GradImpact: Research to Better Understand How Antidepressants Affect Fetal Development

    Juan Velasquez, a recent doctoral recipient in neuroscience at the University of Southern California, was awarded a prestigious Chateaubriand Fellowship to study how antidepressants affect fetal development during pregnancy. Somewhere between 12-18% of women experience depression at some point during the course of their pregnancy. Scientists, including Dr. Velasquez, are researching selective-serotonin reuptake inhibitors (SSRIs), a class of antidepressants increasingly prescribed to treat depression in pregnant women, and their effects during fetal development.

     

    Understand the importance of Dr. Velasquez’s work requires a basic understanding of how SSRIs work. Depression is linked to the way chemicals, specifically serotonin, in your brain operate. Researchers believe that an imbalance of serotonin contributes to things like depression, anxiety, and stress. By taking SSRIs, patients alter their brain chemistry to balance levels of serotonin. One of the questions Dr. Velasquez wants to answer is whether changes in a pregnant woman’s brain chemistry can affect the fetus. How would it affect a fetus? The same way a fetus gets its nourishment among other things: through the placenta.

     

    Early results from Dr. Velasquez’s research indicate that SSRIs do cross the placenta and affect the fetal brain, and other studies have shown that taking antidepressants during pregnancy can increase the risk of things like autism and ADHD. However, not treating depression during pregnancy is not an answer Dr. Velasquez will accept. He is currently a postdoctoral research fellow at the Keck School of Medicine of USC and continues to study this process to ensure the health of both the fetus and the mother. To learn more about Juan’s work visit the USC Graduate School YouTube Channel.

     

    Visit the GradImpact Feature Gallery to learn more about the amazing, innovative research being done by graduate students and alumni across the world.

     

    The CGS GRADIMPACT project draws from member examples to tell the larger story of graduate education. Our goal is to demonstrate the importance of graduate education not only to degree holders, but also to the communities where we live and work. Do you have a great story to share about the impact of master’s or doctoral education? Visit our WEBSITE for more information.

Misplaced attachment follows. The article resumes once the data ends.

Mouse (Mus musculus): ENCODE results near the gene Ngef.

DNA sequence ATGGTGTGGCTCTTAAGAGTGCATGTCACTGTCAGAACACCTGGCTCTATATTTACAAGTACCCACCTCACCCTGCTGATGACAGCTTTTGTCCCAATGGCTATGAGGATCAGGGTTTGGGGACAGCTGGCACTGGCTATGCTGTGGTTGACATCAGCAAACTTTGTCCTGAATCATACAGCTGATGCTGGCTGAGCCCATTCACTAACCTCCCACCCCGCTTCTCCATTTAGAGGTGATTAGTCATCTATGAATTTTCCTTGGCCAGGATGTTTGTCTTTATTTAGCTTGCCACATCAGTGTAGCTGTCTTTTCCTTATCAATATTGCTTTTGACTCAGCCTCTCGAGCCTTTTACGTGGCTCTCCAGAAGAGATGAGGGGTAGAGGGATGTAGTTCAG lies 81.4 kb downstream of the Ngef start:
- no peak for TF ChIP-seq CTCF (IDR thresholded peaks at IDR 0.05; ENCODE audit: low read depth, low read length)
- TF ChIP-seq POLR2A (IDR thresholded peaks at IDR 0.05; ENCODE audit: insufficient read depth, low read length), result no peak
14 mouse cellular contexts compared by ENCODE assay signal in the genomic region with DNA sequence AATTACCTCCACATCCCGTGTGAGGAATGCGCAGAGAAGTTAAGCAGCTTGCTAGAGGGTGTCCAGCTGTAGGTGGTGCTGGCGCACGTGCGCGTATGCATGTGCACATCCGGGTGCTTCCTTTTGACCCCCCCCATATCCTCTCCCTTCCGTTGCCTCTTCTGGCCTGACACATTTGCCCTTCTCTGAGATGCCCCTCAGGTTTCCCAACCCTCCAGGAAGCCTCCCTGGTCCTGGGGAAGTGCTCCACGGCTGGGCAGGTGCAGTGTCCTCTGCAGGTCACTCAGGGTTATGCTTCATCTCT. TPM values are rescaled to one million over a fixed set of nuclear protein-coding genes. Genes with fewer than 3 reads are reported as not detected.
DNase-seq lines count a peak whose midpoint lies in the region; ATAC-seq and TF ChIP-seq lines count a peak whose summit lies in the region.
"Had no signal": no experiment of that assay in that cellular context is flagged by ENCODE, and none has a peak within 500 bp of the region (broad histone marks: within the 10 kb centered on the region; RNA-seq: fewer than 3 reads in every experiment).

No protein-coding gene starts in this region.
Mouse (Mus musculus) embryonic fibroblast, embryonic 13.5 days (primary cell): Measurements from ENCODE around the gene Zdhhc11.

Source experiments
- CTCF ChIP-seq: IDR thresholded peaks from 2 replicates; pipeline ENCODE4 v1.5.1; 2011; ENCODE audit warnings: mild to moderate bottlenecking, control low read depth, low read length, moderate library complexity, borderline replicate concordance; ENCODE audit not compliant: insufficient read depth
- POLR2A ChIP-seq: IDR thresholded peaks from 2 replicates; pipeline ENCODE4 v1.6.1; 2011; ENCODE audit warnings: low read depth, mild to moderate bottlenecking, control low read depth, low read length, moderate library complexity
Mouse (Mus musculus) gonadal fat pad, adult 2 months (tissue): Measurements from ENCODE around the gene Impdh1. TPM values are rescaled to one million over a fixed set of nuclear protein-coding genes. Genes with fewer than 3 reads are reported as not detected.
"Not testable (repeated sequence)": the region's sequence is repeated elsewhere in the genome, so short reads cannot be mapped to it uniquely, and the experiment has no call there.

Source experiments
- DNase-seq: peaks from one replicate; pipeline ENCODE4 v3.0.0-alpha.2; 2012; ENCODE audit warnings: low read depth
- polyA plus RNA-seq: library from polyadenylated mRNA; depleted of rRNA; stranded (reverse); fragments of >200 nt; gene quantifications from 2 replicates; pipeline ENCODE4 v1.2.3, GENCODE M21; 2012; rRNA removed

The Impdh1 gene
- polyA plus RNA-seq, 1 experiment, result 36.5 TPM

CGS is the leading source of information, data analysis, and trends in graduate education. Our benchmarking data help member institutions to assess performance in key areas, make informed decisions, and develop plans that are suited to their goals.
    CGS Best Practice initiatives address common challenges in graduate education by supporting institutional innovations and sharing effective practices with the graduate community. Our programs have provided millions of dollars of support for improvement and innovation projects at member institutions.
    As the national voice for graduate education, CGS serves as a resource on issues regarding graduate education, research, and scholarship. CGS collaborates with other national stakeholders to advance the graduate education community in the policy and advocacy arenas.  
    CGS is an authority on global trends in graduate education and a leader in the international graduate community. Our resources and meetings on global issues help members internationalize their campuses, develop sustainable collaborations, and prepare their students for a global future.